Write Again . . . Sorrow into service

Published 3:22 pm Monday, August 15, 2016

A while back I wrote a column suggesting that rather than complaining about things, those who look on the negative side might consider directing some of their energies to a more positive endeavor: being a volunteer.

Well, now. While walking on the downtown boardwalk recently, my path crossed with my friend Warren Smith. He commented about that column, which brought to his mind Anne Morgan, who had been a neighbor of his in Asheville.

Let me share with you now what Warren told me:

Anne was born in the Big Ivey community along the Madison and Buncombe counties line around 1900.

As a child she was badly burned on her legs and back as she and a friend burned the chaff in a wheat field. Her wounds were very painful for the remainder of her life.

Anne was devoted to her older brother and her father. As a teenager she worked as a domestic servant for a family named Zimmerman who were in the feedlot business.

By 1920, she had moved to an area of Asheville known as Chicken Hill, just above the cotton mills along the river, which was close to Anne’s job in the mill.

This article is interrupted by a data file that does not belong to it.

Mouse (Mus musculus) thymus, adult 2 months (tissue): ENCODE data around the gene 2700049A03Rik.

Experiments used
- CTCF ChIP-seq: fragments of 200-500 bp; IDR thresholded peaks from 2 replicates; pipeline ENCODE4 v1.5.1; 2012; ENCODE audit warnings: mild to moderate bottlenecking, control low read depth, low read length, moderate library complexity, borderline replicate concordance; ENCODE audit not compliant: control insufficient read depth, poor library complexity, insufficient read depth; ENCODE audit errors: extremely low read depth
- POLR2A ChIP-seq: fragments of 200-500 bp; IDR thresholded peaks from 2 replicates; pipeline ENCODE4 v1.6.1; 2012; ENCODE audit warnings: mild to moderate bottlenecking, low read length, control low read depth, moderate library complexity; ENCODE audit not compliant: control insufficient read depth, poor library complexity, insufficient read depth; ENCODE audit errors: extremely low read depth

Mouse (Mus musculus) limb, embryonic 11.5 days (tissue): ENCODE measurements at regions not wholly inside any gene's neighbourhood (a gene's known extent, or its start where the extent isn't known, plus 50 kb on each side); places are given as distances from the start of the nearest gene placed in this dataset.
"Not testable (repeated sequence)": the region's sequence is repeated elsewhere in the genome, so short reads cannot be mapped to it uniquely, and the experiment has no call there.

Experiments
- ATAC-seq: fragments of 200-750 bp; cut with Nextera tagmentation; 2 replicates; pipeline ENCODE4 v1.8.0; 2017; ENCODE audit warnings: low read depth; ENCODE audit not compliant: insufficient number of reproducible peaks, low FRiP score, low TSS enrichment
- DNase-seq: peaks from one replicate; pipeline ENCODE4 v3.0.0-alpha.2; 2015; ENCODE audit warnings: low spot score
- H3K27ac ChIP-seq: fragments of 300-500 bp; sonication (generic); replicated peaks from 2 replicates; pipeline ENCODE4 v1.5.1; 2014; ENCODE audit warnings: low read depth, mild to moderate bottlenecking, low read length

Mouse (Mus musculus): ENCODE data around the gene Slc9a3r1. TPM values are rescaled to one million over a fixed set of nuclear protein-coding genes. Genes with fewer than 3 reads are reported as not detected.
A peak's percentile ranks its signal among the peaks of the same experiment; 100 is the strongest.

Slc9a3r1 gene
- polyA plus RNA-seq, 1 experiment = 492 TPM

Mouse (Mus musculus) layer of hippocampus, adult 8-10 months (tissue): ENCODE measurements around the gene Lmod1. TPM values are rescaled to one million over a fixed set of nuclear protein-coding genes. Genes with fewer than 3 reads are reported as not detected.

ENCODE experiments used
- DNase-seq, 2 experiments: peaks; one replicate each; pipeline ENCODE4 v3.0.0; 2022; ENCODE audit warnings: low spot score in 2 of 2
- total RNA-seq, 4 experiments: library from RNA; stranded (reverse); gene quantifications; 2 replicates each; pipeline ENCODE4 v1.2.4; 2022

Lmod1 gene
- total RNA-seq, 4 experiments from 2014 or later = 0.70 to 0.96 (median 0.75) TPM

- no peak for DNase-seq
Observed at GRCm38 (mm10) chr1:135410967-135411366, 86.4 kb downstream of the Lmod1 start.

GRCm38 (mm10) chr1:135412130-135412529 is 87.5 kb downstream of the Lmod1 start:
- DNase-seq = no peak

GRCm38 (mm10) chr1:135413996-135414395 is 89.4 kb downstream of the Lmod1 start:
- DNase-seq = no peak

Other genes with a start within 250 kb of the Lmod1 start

Anne married and had two sons. The younger one was shot and killed by a Japanese sniper during the recapture of Corregidor in 1945.

Anne told how a young Army officer walked up her road, took notice of the address, straightened his dress uniform’s jacket and cap, and turned into her yard.

She was sweeping the front porch as he arrived, and she said her entire world collapsed as she watched him come to her door.

By 1960, Anne’s husband had died in a traffic accident, and her older son had died in a non-combat flight accident while in the Air Force. Both her sons died while in military service. At the time of her death, she still kept their spare uniforms.

Anne said that the death of her younger son had hurt her so deeply that she came to realize the only path to regaining her life would be to help others.

By 1985, Anne had amassed 25,000 hours of volunteer service at the VA facility in Oteen. After that, they stopped counting her hours, but she never stopped going there to volunteer. There is a plaque there noting her service.

Anne was never well-to-do, but she never complained about work or expenses. She read the Bible as a daily joy. She was 100 (or almost) years old when she died.

Warren told me that, “When I have a moral choice before me, I still ask, ‘What would Mrs. Morgan do?’

“Anne Morgan’s life is still a continuing inspiration to anyone who ever knew her.”

She turned her sorrow into service.